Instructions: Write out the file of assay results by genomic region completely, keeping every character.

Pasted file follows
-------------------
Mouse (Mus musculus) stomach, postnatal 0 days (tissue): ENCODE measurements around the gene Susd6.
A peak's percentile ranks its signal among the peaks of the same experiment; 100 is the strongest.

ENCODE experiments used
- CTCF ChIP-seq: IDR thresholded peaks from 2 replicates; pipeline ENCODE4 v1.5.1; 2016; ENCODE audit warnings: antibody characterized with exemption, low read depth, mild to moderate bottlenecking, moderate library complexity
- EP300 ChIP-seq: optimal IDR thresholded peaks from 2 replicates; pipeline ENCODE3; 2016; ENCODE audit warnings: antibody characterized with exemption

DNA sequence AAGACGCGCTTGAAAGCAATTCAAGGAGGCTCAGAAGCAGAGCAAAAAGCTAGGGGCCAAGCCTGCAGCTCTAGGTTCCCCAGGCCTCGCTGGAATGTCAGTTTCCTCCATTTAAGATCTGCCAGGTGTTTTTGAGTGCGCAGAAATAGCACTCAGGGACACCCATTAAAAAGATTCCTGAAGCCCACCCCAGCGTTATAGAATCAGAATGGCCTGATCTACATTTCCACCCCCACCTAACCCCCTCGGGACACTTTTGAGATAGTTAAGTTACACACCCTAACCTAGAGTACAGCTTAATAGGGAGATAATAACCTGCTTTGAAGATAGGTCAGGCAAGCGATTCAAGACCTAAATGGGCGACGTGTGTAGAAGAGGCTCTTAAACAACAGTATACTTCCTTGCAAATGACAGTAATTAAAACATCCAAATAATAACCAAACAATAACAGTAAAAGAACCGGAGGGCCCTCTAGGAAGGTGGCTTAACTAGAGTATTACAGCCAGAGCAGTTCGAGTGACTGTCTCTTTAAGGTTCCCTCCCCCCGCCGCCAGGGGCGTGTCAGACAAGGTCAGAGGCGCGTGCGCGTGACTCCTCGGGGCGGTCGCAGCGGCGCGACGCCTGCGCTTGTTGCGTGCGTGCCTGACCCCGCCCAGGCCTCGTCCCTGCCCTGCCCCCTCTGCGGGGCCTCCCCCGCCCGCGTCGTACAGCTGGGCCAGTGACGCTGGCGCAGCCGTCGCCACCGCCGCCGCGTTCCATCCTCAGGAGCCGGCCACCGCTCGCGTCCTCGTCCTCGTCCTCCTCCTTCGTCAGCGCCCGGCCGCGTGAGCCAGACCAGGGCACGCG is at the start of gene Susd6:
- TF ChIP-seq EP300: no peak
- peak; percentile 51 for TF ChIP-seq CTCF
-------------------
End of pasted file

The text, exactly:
Mouse (Mus musculus) stomach, postnatal 0 days (tissue): ENCODE measurements around the gene Susd6.
A peak's percentile ranks its signal among the peaks of the same experiment; 100 is the strongest.

ENCODE experiments used
- CTCF ChIP-seq: IDR thresholded peaks from 2 replicates; pipeline ENCODE4 v1.5.1; 2016; ENCODE audit warnings: antibody characterized with exemption, low read depth, mild to moderate bottlenecking, moderate library complexity
- EP300 ChIP-seq: optimal IDR thresholded peaks from 2 replicates; pipeline ENCODE3; 2016; ENCODE audit warnings: antibody characterized with exemption

DNA sequence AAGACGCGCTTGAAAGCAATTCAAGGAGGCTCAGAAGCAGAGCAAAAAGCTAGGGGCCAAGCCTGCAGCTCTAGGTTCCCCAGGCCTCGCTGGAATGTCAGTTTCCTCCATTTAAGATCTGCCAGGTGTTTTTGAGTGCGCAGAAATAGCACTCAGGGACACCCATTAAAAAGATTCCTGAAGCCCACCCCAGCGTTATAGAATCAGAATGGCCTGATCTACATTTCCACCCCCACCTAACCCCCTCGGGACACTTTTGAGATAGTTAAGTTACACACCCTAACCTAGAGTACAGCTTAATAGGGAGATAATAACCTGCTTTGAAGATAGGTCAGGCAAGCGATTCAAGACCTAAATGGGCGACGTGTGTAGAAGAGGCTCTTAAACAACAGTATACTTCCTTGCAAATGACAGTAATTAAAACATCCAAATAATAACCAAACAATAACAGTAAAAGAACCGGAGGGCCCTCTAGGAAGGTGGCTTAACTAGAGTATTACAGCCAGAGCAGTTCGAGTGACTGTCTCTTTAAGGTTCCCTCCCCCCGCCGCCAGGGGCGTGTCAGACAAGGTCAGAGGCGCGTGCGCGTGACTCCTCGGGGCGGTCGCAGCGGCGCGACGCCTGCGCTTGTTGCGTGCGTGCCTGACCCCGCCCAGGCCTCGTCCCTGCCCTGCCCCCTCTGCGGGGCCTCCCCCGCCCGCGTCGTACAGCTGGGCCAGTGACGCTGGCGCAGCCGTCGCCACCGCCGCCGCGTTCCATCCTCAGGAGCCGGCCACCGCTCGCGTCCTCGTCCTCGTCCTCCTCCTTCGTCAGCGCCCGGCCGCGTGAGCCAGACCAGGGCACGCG is at the start of gene Susd6:
- TF ChIP-seq EP300: no peak
- peak; percentile 51 for TF ChIP-seq CTCF